SECRETARY of State Brandon Lewis has announced that his government is to allocate three million quid to the marking of next year’s centenary of This Here Pravince.
The celebrations – or whatever title the events fall under – will all fall under the branding of ‘Our Story in the Making: NI Beyond 100’. It will be interesting to see quite what ‘our’ story is and who ‘we’ are.
Two faces feature prominently in the press release issued by the Northern Ireland Office on Monday: poet Seamus Heaney and Olympic golden girl Mary Peters. Strange choice, if you think about it. Heaney famously wrote the lines ‘Be advised my passport’s green./No glass of ours was ever raised to toast the queen.’ Loyal Ulster was so enchanted by the poem that not a single unionist politician attended Heaney’s funeral in 2013.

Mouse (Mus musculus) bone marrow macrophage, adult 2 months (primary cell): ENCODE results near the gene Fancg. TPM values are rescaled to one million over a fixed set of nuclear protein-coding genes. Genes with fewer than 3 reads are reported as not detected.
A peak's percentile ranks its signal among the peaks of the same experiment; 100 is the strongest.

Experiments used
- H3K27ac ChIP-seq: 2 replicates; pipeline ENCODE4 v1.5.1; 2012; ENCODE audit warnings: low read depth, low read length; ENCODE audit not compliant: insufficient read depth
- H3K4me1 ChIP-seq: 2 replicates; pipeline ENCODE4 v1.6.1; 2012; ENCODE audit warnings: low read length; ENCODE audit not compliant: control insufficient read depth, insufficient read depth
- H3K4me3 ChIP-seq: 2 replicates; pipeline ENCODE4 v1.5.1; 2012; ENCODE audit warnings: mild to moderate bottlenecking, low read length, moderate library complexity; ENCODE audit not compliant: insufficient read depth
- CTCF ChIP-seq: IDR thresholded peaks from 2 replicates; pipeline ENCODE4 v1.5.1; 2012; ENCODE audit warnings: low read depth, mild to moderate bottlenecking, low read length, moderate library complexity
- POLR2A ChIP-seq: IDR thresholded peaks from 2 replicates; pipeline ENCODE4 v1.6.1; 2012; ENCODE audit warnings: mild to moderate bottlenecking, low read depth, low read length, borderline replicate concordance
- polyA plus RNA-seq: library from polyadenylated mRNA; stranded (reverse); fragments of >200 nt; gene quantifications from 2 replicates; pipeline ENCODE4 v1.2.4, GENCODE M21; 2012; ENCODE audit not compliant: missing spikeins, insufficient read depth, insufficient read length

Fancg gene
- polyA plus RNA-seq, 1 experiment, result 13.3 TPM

Then we come to Dame Mary: Ulster’s Sweetheart. In identifying her as the face of Noel ’n’ Alan the NIO would appear to be on stronger ground. But it falls to Squinter to point out that the 1972 Munich Olympics gold medallist was born in Halewood, Merseywide. In other words, she’s a Scouser. More Cilla Black than Orange Lil. Not to worry, it gave Squinter a lorra lorra laughs.
Bouffant Brandon said he was excited at the prospect of a year of hailing all that’s good about Our Wee Country. “2021 marks 100 years since the creation of Northern Ireland,” he went on, “which paved the way for the formation of the United Kingdom as we know it today. We will use this opportunity to hear untold stories, to promote Northern Ireland on the world stage and to celebrate its people, culture, traditions and enterprise.”